What are the best approaches to postoperative pain management after total hip replacement surgery?

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Korean J Anesthesiol. 2023;76(6):517-518
Publication date (electronic) : 2023 October 31
doi : https://doi.org/10.4097/kja.23774
Department of Anesthesiology and Pain Medicine, Samsung Medical Center, Sungkyunkwan University School of Medicine, Seoul, Korea
Corresponding author: Ji Seon Jeong, M.D., Ph.D. Department of Anesthesiology and Pain Medicine, Samsung Medical Center, Sungkyunkwan University School of Medicine, 81 Irwon-ro, Gangnam, Seoul 06351, Korea Tel: +82-2-3410-2463 Fax: +82-2-3410-0361 Email: jiseon78.jeong@samsung.com
Received 2023 October 22; Accepted 2023 October 30.

Total hip arthroplasty (THA), with more than 400,000 cases performed annually worldwide, is a common procedure that improves the quality of life of patients with hip pain [1]. As THA is associated with moderate or high pain intensity [2], adequate postoperative pain management without side effects enables early ambulation, facilitates functional recovery, and reduces patient morbidity [1,3].

Peripheral nerve blocks are widely used for postoperative pain management after THA. Clinicians must thus have a clear understanding of the distribution of nerves in the hip joints. The hip joint is innervated by the articular branches of the femoral nerve, obturator nerve, and nerve to the quadriceps femoris. The superior gluteal, inferior gluteal, accessory obturator, and sciatic nerves also contribute to the innervation of the hip joint [4]. The anterior capsule and superior labrum, which have a higher density of nociceptors and mechanoreceptors, appear to be the sources of pain [4]. However, the mechanism of hip joint pain has not yet been clearly identified, and controlling pain with peripheral nerve blocks after THA may be more difficult due to the distribution of multiple nerves to the hip joint. Therefore, various postoperative pain control methods have been used to block the nerves that innervate the hip joint. Additionally, as motor block affects early ambulation, performing only sensory blocks that do not affect muscle strength is helpful for postoperative recovery. Among the various pain control methods after THA, the pericapsular nerve group (PENG) block and quadratus lumborum block (QLB) are used to avoid motor block [57].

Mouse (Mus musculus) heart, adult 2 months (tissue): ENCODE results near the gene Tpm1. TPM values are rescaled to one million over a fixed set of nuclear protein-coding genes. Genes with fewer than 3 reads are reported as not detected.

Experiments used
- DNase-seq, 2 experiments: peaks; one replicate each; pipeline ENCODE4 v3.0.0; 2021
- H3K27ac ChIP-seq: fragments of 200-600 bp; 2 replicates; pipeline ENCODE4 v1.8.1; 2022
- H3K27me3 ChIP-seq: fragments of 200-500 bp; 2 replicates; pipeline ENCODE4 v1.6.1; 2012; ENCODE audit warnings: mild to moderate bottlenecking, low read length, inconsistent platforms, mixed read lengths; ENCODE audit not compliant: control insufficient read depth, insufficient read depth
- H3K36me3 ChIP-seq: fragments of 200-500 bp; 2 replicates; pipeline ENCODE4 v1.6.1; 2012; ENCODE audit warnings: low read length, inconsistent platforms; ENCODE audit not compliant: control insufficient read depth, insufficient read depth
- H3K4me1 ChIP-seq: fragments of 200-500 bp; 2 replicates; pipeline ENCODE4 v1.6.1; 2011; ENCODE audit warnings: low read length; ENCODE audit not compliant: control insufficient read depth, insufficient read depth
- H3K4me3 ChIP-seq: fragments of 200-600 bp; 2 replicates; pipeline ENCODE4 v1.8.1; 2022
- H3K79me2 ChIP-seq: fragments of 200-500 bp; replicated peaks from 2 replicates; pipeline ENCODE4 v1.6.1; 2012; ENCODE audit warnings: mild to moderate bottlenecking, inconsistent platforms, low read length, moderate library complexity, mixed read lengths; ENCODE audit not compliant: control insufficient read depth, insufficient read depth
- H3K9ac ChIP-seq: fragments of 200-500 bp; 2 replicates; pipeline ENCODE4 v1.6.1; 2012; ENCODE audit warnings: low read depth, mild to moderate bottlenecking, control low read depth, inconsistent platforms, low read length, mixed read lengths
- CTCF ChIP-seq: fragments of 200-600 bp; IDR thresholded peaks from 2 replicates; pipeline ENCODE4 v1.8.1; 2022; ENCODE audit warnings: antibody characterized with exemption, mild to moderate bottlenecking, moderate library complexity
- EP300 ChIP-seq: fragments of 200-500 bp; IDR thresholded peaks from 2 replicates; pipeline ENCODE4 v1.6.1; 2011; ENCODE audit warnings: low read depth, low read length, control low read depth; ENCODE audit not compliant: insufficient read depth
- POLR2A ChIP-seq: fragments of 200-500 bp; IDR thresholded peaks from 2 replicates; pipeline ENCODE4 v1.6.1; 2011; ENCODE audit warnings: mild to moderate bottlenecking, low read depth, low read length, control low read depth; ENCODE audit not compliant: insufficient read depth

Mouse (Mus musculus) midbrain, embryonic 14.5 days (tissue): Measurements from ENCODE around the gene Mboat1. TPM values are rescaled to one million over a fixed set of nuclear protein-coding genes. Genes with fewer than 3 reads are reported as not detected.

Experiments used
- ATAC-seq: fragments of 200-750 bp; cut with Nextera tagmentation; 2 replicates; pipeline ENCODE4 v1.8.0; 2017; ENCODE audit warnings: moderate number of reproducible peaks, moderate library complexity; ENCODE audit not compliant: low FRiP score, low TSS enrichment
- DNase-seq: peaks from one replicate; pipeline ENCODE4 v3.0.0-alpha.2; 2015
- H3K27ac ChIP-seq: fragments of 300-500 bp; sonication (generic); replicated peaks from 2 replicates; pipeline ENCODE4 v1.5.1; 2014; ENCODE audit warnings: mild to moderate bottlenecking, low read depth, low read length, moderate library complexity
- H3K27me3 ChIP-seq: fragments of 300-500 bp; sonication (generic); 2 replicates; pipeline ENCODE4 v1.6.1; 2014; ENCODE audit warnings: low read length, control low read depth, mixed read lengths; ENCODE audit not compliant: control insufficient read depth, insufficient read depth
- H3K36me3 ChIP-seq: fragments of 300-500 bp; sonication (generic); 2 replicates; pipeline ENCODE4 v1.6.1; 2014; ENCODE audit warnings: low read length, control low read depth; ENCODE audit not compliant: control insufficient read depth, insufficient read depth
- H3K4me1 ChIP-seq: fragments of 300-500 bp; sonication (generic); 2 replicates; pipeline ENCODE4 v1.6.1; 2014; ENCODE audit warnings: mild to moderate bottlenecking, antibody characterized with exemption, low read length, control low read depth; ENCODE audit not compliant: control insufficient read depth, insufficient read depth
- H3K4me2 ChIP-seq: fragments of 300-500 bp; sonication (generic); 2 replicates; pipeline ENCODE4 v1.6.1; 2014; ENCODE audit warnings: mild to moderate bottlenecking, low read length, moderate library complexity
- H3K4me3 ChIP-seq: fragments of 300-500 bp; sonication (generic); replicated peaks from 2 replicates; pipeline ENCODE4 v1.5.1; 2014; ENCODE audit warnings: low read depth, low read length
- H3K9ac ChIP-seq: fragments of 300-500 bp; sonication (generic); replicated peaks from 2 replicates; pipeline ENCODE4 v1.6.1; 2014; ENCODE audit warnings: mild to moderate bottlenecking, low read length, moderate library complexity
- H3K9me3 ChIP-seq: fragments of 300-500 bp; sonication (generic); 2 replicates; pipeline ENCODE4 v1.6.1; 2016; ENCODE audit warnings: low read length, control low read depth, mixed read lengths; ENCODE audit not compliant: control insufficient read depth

In this issue of the Korean Journal of Anesthesiology, a study comparing the PENG block (PENG group), intra-articular injection (IA group), and QLB (QLB group) for postoperative pain control in patients undergoing primary total hip replacement surgery was reported by Et and Korkusuz [8]. A total of 89 patients were included in the analysis: 30 in the PENG group, 30 in the QLB group, and 29 in the IA group. The dynamic Numerical Rating Scale (NRS) scores at 3 h postoperatively were significantly lower in the PENG and QLB groups than in the IA group (P = 0.002 and P = 0.036, respectively). At 6 h postoperatively, both the static and dynamic NRS scores in the IA group were significantly higher than those in the PENG (P = 0.005 and P < 0.001, respectively) and QLB (P = 0.017 and P = 0.002, respectively) groups. The median (Q1, Q3) time to first opioid requirement was longer in the PENG (11 [8, 14] h) and QLB (11 [6, 14] h) groups than in the IA group (7 [5, 8] h) (P = 0.009 and P = 0.016, respectively). The frequency of quadriceps muscle paralysis 3 h postoperatively was 23.3%, 63.3%, and 34.5% in the PENG, QLB, and IA groups, respectively (P = 0.019). The frequency of quadriceps muscle paralysis 3 h postoperatively was 23.3%, 63.3%, and 34.5% in the PENG, QLB, and IA groups, respectively (P = 0.019). Postoperative mean time to mobilization was 13.2 ± 4.4 h in the PENG group, 17.3 ± 4.9 h in the QLB group, and 15.3 ± 6.1 h in the IA group (P = 0.011). No significant differences between the groups with respect to the Quality of Recovery-40 score, patient satisfaction, or complications were noted.

These findings suggest that the PENG and QLB techniques may provide superior postoperative pain control at 6 h postoperatively, delay opioid requirements compared to IA injection, and only PENG technique facilitates early mobilization. However, the choice between PENG and QLB should be made considering factors such as muscle strength and opioid consumption, and further research is needed to determine the safety and efficacy of peripheral nerve blocks in the context of enhanced recovery after surgery in THA.




Conflicts of Interest

No potential conflict of interest relevant to this article was reported.


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